Like a river flows”
When J.D. sings the words they’re melancholy, like he’s been through it and has ended up on the losing end.
And there are those insightful lyrics:
“And every new love
Never turns out like it seems”
Why is that? Someone from afar seems simpatico, then you get close and realize what you had before was far superior, even though you’ve been dissing the person incessantly.
But then came the piece-de-resistance, “Baby Come Home.” The funny thing is you can know songs by heart but it’s not until a life event transpires that they reveal their true meaning. When you broke up with someone, at least in the pre-internet era, you soothed yourself by playing your records, they were your friends, they kept you warm.
“…If you could trust me
Try to believe me
Listen to me when I say
When I say that love
Is a burning fire
And it will not fade away”
Is this true? I’m not sure, but I think so. You can break up with them, not see them for forty years, but you still share something, there’s a thread between you, even if it’s unspoken, you run into them and they start reminiscing and you can’t get back together, but it’s kinda like “Same Old Lang Syne.”
“But deep in the night
When nearly nothing’s going right”
When you can’t sleep, when you keep listening to these records over and over again, you can’t stop thinking of them, all you can do is pray that they come back. And now you’re old enough to know you can’t call, you can’t make contact. And if you wait long enough they always call you, maybe you even get together, but you can’t rekindle the magic, too much time has passed by, you’ve built a new life, you cannot go backwards.
But I was talking about “After The Gold Rush.”
But that was how it was back then. The side ended, you flipped the record over and when that was done you put on a new LP, depending upon your mood, and once you put it on you rarely took it off, you let it play through.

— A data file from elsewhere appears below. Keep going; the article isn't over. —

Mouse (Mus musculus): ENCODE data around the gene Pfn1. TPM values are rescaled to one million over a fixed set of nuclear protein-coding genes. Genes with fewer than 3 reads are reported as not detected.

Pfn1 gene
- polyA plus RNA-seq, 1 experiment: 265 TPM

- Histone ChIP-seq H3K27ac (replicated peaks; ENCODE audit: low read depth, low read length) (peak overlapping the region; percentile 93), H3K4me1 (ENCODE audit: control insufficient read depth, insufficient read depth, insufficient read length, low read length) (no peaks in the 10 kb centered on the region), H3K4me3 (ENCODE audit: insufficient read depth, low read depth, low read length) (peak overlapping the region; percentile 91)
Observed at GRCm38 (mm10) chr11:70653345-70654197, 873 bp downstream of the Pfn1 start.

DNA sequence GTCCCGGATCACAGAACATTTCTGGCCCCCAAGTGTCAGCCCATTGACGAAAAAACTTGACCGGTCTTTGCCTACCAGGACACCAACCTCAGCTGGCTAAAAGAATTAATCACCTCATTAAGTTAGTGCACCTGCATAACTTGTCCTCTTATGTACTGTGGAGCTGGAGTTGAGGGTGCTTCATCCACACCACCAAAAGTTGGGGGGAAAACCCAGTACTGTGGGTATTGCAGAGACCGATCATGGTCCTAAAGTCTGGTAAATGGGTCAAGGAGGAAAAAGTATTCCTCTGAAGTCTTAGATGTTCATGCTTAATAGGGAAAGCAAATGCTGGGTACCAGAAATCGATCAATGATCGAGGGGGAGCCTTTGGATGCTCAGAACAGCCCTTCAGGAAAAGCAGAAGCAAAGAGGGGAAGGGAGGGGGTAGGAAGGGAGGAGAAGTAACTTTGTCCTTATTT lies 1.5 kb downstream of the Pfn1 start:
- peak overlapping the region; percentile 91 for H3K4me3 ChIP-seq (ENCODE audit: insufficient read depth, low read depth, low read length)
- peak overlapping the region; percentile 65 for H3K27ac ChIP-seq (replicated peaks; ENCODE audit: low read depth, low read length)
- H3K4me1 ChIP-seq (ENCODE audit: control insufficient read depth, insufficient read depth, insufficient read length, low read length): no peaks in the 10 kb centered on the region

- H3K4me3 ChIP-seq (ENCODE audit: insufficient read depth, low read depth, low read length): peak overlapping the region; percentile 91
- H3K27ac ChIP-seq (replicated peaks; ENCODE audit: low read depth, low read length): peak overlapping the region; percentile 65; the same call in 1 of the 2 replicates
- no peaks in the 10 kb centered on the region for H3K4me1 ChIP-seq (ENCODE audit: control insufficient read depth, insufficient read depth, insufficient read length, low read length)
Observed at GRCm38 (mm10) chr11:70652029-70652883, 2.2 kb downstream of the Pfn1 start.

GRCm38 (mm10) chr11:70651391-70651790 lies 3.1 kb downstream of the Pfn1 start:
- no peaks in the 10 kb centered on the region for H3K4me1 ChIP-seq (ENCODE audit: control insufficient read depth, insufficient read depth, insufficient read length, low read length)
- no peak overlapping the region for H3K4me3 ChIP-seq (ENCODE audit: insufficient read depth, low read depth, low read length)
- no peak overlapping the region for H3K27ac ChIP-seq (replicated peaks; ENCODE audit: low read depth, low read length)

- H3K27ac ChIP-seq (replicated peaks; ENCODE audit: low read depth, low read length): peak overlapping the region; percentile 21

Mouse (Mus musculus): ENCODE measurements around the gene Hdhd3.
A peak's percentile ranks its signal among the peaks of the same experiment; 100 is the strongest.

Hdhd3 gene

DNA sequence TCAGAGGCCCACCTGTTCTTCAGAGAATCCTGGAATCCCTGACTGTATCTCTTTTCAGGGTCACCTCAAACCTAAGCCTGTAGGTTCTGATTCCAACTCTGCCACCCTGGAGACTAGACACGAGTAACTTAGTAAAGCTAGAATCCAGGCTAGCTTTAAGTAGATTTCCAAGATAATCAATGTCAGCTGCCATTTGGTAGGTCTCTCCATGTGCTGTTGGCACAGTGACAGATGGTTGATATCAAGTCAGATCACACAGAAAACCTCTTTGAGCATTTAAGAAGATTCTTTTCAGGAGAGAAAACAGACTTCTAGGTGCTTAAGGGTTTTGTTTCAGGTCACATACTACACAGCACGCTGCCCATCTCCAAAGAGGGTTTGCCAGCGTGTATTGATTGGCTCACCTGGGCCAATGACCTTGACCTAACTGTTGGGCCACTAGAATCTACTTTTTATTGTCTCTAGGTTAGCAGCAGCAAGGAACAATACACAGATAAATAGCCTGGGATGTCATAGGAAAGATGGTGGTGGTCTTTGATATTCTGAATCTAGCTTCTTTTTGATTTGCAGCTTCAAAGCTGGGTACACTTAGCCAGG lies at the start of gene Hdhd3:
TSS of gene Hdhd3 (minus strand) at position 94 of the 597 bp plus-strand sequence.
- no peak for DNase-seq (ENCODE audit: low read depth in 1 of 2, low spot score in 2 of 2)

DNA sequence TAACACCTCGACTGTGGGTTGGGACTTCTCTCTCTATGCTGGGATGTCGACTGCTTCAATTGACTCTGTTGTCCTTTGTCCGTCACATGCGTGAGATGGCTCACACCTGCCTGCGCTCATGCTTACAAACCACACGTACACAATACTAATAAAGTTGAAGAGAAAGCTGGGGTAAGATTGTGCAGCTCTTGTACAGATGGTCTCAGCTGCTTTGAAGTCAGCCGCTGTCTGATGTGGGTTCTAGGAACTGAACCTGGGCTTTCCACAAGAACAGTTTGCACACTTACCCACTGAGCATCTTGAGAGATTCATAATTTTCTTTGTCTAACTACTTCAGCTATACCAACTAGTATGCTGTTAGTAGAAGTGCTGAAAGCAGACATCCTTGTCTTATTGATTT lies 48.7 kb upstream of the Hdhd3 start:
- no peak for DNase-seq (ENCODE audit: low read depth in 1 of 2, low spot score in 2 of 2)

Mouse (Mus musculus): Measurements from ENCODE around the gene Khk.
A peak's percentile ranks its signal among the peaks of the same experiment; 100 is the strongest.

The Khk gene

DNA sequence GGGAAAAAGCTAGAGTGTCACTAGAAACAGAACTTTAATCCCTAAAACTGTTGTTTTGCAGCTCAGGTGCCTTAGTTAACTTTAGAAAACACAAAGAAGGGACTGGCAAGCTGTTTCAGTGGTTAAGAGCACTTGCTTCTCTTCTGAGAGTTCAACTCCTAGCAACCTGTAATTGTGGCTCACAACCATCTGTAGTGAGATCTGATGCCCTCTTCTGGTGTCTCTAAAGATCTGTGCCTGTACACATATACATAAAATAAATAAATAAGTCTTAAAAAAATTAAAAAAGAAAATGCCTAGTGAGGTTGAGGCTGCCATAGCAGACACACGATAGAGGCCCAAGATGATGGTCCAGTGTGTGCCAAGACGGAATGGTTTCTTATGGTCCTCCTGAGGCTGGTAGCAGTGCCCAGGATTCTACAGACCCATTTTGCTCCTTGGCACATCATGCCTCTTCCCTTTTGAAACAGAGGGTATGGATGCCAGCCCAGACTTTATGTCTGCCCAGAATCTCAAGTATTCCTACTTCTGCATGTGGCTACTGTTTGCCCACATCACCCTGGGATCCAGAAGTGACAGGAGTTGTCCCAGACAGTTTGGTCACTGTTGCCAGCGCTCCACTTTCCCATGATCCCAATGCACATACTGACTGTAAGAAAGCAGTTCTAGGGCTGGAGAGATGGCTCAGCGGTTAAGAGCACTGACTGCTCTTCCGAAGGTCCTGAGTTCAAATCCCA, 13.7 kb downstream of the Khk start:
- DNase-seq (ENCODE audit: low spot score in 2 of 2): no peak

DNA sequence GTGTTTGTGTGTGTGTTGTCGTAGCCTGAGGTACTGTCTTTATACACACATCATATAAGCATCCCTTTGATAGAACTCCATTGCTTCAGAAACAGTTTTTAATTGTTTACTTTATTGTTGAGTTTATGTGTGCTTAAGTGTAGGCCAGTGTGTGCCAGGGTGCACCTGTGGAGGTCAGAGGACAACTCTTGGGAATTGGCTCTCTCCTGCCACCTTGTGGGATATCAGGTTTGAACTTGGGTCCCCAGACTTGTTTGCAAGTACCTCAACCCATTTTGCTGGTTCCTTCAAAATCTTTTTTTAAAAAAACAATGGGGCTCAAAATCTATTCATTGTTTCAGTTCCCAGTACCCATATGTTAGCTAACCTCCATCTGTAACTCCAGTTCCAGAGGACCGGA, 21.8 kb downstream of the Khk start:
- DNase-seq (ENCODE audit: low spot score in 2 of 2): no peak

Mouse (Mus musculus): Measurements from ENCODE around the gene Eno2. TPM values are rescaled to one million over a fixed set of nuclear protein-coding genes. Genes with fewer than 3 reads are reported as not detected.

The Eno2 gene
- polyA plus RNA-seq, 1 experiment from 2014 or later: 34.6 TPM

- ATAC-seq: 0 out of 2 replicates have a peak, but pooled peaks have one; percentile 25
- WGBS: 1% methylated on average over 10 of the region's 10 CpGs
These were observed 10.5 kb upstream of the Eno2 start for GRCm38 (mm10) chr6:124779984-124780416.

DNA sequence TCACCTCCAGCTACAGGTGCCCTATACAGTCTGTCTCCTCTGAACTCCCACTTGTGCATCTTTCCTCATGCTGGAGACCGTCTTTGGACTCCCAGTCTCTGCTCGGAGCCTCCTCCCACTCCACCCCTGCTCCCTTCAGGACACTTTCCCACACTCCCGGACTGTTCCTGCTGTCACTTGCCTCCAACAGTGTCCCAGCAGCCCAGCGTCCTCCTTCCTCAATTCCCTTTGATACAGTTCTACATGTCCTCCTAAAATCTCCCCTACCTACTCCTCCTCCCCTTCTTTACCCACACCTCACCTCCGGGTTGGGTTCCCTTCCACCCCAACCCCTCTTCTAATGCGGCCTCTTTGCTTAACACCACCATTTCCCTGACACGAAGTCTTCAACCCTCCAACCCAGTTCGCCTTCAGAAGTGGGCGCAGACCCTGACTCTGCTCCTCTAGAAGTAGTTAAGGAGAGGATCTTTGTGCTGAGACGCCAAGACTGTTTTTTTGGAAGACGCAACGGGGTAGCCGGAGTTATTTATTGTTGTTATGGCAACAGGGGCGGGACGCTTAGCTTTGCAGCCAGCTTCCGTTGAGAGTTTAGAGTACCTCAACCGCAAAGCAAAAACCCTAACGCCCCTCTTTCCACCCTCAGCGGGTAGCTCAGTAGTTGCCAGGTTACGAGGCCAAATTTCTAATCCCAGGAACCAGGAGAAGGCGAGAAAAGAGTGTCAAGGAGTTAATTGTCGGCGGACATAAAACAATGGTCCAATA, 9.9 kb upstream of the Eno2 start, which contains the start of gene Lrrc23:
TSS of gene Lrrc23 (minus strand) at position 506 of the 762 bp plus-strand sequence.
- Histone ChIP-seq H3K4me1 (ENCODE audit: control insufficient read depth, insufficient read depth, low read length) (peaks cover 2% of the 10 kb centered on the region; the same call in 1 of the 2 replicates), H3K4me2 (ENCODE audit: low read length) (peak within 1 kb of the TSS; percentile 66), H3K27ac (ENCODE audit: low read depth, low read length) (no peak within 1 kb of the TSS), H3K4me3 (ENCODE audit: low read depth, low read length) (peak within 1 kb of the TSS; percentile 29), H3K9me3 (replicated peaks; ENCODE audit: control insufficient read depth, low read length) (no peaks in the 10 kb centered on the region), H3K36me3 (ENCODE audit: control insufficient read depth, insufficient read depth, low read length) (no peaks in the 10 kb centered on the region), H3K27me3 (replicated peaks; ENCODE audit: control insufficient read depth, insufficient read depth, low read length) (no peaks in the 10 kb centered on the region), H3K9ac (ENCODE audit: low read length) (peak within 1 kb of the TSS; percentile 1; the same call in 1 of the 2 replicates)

And my favorite song on “After The Gold Rush” is “Don’t Let It Bring You Down” and I never really liked the second side opener, the Don Gibson cover, “Oh Lonesome Me.” But listening to it now I’m envisioning a bar with a small stage and few in attendance and Neil Young pouring out his heart, that’s the way music used to be made, not in your face, but off the radar, you were peeking at it through the hole in your speaker. Sound quality does make a difference, one of the reasons hip-hop rules is it sounds good on the newfangled equipment, earbuds reproducing squashed electronic files.
Whereas there was a warmth to “Don’t Let It Bring You Down.” A story told from person to person.
And then after “Birds,” the scorcher, “When You Dance I Can Really Love.”
This was back before I’d had a serious relationship when I was living at a college where almost nobody had a relationship, but we all wanted one so bad.
And over the ensuing months, “After The Gold Rush” became popular on campus. But I was first, but there’s no gold star for that, especially now, in the age of clutter.
And my roommate and I played along to “Till The Morning Comes,” he on trombone, me on guitar.
And I love the other shortcut, “Cripple Creek Ferry.”
And now the legendary cut is “Southern Man,” but this was four years before Ronnie Van Zant sang that southern man didn’t need Neil Young around.
And what I’m saying is our memories are tied up in these songs. And hearing them on the radio is one thing, playing the MP3 or the stream is another, but the religious ritual of playing the vinyl is transcendent.
It’s difficult. I don’t recommend it. And most people don’t have their original records, they sold them when CDs came around, supposedly they were superseded. And to tell you the truth, they have been. But I built my collection LP by LP, I paid for each one, they’re a representation of my life. And when I finger through them it’s like Albert Brooks going through his Rolodex in “Modern Love.” I love my records. They’re the only thing that has stood by me as time has gone by, they’ve outlasted girlfriends, family members, everything changes but they don’t. It’s akin to venturing into a time capsule, going back to where you once were. And the truth is you can never really go back, thank you Don Henley, but when you visit the building blocks of your identity you feel complete.
That’s what original vinyl with first-rate reproduction delivers.